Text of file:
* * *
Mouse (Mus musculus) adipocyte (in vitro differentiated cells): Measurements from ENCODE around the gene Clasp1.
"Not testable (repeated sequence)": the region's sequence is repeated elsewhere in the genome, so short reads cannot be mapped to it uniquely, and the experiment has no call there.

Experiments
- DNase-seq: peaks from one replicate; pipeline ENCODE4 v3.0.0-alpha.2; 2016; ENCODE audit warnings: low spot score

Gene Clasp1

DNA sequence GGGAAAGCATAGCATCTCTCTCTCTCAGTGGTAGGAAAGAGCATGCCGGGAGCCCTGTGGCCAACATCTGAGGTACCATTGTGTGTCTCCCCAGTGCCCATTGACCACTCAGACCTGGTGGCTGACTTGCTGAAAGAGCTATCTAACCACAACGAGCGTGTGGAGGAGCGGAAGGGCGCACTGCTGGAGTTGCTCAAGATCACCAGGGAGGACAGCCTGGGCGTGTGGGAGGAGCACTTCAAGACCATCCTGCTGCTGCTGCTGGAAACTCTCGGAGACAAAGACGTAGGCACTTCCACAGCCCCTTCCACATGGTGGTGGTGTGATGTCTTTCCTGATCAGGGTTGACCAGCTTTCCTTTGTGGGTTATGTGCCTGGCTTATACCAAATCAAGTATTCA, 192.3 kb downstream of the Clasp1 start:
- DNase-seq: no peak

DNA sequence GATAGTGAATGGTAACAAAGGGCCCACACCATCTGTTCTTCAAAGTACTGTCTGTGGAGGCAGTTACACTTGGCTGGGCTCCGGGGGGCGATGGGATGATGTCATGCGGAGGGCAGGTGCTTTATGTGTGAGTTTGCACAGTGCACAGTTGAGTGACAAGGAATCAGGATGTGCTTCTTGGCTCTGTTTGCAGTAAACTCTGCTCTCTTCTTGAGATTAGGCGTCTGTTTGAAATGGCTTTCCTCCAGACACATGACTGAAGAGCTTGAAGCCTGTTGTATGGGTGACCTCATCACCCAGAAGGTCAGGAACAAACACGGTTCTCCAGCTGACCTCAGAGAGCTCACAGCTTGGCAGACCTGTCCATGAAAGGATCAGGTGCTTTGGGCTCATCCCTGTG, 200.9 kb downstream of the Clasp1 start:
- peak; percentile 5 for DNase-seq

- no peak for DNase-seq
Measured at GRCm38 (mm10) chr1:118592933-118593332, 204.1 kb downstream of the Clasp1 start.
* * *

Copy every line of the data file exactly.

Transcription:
Mouse (Mus musculus) adipocyte (in vitro differentiated cells): Measurements from ENCODE around the gene Clasp1.
"Not testable (repeated sequence)": the region's sequence is repeated elsewhere in the genome, so short reads cannot be mapped to it uniquely, and the experiment has no call there.

Experiments
- DNase-seq: peaks from one replicate; pipeline ENCODE4 v3.0.0-alpha.2; 2016; ENCODE audit warnings: low spot score

Gene Clasp1

DNA sequence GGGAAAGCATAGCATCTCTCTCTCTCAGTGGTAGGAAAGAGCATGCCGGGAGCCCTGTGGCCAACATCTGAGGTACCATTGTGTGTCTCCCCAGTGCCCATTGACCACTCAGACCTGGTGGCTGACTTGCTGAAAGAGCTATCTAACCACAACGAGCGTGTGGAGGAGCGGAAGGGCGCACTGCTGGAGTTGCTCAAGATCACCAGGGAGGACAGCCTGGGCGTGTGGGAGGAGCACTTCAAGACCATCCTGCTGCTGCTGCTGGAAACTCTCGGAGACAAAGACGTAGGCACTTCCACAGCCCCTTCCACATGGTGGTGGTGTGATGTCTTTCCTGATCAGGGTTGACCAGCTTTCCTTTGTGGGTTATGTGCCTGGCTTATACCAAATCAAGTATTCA, 192.3 kb downstream of the Clasp1 start:
- DNase-seq: no peak

DNA sequence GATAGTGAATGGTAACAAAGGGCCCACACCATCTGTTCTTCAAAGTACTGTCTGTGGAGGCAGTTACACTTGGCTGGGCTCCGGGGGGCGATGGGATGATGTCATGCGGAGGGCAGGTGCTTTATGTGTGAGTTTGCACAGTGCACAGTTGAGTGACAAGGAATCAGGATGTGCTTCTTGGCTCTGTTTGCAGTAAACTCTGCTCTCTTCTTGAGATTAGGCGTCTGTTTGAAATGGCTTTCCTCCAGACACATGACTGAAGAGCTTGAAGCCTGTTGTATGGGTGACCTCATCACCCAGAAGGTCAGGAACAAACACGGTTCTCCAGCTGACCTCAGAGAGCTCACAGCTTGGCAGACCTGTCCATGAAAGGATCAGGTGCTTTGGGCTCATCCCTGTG, 200.9 kb downstream of the Clasp1 start:
- peak; percentile 5 for DNase-seq

- no peak for DNase-seq
Measured at GRCm38 (mm10) chr1:118592933-118593332, 204.1 kb downstream of the Clasp1 start.